The Texas legislature is striving again to try to pass a bill banning texting while driving statewide.
Texas is one of the few states left that does not ban texting while driving statewide. Many cities have their own ordinances, such as Arlington, Austin and San Antonio, but others have nothing in place. It is not for the want of trying to get an effective House bill passed to ban texting.
“It has been attempted three times, met a governor’s veto and a house member’s reluctance to support such legislation,” says Austin personal injury attorney, Bobby Lee of Lee, Gober & Reyna. Distracted driving causes one-in-five collisions in Texas and a texting driver is 23 times more likely to be involved in an accident.
The most recent attempt to ban texting while driving failed by a hair as the bill came up short of having the required number of members to take it to the floor for debate. Proponents of House Bill 80 have difficulty believing anyone would oppose a measure that would save people’s lives and reduce the carnage on the roads. It would make sending or receiving (texting) from a “portable wireless communications device” (cellphone) while driving a misdemeanor.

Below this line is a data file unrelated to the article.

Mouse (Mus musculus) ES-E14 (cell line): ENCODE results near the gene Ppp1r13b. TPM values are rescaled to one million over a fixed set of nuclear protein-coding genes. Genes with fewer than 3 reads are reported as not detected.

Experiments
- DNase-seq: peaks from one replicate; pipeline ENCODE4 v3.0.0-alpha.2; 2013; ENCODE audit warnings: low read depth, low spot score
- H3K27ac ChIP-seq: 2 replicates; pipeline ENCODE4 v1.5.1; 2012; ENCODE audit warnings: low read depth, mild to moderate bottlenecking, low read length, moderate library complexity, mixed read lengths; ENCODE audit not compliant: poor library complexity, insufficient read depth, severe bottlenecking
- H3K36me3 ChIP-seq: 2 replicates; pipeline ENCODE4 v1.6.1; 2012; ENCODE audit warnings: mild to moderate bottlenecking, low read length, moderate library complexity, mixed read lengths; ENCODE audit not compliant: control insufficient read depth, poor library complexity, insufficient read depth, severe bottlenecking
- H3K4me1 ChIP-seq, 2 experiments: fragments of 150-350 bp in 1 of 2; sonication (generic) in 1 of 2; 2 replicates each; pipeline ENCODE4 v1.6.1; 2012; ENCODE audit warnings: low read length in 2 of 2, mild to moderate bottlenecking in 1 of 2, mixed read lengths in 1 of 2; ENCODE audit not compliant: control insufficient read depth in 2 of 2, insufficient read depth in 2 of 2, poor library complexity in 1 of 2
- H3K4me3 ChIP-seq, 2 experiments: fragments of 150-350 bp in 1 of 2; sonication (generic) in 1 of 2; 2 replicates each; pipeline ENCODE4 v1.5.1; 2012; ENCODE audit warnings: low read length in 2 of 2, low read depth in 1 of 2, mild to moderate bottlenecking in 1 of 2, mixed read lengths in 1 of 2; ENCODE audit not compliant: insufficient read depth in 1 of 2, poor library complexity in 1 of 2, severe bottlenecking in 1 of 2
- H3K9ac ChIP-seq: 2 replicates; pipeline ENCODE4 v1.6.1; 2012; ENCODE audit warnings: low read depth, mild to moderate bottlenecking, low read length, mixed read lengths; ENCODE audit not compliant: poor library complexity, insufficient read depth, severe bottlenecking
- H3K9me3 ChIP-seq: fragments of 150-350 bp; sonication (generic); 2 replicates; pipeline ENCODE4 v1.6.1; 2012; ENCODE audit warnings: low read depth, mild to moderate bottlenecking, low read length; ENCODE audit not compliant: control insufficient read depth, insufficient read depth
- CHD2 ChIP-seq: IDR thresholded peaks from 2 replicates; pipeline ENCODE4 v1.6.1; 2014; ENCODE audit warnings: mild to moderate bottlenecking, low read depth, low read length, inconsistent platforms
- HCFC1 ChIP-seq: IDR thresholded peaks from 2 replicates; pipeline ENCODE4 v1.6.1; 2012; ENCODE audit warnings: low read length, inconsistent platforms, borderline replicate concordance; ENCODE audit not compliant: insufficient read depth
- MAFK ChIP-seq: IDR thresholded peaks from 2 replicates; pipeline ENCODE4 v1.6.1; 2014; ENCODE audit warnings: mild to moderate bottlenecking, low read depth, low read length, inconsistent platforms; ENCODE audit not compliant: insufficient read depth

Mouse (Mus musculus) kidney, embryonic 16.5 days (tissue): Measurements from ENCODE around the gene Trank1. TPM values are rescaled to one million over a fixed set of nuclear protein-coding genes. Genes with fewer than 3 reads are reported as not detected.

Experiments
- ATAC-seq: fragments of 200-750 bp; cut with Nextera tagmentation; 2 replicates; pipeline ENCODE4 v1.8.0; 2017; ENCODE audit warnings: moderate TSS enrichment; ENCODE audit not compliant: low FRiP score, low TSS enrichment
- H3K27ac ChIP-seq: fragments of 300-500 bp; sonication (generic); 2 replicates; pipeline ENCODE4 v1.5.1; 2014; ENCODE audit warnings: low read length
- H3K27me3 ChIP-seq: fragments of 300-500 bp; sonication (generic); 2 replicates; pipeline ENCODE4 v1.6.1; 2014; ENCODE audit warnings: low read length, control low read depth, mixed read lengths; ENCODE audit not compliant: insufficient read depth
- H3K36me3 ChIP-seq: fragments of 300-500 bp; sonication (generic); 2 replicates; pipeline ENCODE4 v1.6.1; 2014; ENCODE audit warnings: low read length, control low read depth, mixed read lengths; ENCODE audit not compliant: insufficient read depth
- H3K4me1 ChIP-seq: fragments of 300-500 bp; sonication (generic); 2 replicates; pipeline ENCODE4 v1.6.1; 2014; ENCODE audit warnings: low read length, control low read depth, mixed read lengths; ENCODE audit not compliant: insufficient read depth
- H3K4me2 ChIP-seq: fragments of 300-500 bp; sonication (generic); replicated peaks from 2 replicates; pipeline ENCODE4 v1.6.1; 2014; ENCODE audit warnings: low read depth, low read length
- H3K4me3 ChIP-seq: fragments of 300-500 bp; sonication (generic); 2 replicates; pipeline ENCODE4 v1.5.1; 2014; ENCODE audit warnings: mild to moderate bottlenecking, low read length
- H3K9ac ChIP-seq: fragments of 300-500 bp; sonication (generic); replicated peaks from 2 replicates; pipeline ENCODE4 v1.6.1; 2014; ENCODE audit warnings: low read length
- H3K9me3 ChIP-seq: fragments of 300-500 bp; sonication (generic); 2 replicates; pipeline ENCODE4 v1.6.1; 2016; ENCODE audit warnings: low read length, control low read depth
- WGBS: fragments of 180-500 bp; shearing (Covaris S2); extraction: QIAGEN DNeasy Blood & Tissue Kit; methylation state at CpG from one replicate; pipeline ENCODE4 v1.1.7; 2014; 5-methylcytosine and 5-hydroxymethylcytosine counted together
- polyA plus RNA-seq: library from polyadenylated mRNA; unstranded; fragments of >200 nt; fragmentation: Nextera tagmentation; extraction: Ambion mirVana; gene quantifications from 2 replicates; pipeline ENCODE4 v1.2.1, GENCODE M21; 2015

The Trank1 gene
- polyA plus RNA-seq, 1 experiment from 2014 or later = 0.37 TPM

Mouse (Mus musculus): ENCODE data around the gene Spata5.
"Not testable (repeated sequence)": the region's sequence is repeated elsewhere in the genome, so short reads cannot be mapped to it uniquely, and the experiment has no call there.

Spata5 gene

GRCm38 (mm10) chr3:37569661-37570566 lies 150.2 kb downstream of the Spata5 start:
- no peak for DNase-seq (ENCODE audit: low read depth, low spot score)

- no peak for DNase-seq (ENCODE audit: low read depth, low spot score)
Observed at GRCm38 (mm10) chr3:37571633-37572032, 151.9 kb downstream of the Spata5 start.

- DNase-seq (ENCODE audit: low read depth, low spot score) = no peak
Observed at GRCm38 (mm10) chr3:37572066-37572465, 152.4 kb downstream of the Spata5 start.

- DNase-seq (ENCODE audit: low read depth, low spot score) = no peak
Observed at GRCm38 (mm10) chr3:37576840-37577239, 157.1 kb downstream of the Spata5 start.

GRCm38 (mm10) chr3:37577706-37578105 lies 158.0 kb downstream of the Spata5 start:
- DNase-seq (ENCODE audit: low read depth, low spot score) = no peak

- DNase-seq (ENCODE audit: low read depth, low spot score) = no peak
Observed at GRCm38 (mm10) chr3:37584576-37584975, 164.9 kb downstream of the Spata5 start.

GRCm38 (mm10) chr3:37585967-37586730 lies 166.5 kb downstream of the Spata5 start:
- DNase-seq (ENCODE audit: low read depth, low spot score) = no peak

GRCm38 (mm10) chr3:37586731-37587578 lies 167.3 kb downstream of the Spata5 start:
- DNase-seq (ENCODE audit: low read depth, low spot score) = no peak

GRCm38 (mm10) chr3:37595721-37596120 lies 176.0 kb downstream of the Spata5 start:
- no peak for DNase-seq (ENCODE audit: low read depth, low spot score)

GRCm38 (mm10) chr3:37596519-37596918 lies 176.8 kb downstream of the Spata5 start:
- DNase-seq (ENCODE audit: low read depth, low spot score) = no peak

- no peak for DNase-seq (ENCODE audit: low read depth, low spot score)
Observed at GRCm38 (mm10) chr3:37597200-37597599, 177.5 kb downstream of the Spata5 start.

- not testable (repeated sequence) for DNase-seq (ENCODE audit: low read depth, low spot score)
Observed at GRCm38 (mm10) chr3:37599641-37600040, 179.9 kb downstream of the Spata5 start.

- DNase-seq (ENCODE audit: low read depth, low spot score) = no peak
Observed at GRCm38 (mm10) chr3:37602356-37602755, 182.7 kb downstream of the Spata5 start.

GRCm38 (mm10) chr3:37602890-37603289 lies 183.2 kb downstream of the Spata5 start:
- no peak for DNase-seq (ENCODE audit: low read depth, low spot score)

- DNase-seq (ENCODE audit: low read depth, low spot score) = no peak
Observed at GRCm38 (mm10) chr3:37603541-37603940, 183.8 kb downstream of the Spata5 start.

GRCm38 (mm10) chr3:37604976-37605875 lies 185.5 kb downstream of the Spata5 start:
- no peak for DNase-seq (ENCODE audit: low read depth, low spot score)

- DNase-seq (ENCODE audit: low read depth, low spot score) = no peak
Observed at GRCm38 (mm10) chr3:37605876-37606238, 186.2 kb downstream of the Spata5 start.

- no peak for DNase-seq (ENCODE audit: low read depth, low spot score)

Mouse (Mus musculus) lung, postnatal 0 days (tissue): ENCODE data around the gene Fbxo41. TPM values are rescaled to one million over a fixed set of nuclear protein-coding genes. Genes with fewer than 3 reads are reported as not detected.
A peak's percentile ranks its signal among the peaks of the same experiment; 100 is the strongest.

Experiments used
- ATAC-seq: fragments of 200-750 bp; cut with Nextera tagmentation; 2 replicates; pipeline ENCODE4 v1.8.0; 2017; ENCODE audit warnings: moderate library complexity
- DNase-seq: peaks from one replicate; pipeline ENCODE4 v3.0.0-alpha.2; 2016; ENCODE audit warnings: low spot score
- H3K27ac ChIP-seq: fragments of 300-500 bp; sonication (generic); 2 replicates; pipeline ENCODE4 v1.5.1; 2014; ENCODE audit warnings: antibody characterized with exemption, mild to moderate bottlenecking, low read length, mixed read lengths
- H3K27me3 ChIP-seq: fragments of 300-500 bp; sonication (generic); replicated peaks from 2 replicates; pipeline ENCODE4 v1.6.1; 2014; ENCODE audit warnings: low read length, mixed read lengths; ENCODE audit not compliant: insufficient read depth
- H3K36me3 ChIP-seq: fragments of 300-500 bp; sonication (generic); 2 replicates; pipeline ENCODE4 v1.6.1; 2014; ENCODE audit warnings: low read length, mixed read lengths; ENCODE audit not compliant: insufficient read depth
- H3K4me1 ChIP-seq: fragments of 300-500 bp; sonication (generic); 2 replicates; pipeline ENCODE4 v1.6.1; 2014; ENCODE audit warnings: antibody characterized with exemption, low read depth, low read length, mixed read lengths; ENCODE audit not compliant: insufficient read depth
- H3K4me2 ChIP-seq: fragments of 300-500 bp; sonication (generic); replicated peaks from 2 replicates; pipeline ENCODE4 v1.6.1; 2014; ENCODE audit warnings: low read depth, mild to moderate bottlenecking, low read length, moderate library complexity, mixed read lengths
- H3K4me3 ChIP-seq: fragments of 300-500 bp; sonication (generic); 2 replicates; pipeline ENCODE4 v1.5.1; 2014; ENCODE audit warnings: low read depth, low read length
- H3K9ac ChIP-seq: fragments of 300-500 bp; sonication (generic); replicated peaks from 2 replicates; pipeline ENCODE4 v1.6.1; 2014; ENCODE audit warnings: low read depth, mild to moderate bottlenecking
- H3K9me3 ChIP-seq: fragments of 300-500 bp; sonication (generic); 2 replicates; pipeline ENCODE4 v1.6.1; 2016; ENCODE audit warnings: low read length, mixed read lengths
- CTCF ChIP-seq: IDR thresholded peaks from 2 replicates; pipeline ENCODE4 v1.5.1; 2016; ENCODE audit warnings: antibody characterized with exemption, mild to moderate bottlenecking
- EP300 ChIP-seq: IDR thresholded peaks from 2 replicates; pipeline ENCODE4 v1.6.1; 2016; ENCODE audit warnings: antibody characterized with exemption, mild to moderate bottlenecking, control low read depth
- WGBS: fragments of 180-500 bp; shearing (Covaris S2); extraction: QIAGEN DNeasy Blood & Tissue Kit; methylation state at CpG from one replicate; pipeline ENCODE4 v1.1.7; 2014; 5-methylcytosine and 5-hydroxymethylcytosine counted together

Proposed fines for violations of the HB-80 would range from $99 (first time offense) to $200 for every offense after the first. Texting the police or authorities about an emergency or a crime being committed would not be classified as an offense. It would also ban all texting even if a driver were to be stopped at a stop sign or red light.
Apparently there appears to be a deeply rooted fear on the part of some Republican senators, about two-thirds of the GOP caucus, that House Bill 80 amounts to micromanaging people’s lives and that it violates the Fourth Amendment. Accordingly, they refuse to have it come to them for debate, and further cite lack of any additional protection for state residents and the difficulties of enforcing such a law.
The legislature adjourned June 1, 2015 with an almost-victory in getting HB-80 closer to becoming a reality. “Will the almost-victory become law later? It’s hard to say,” said Lee, “The bill may only reach the floor if 60 percent of the 31 Senators, or 19, say okay to it. When the House adjourned, there were only 18 in support of the bill.”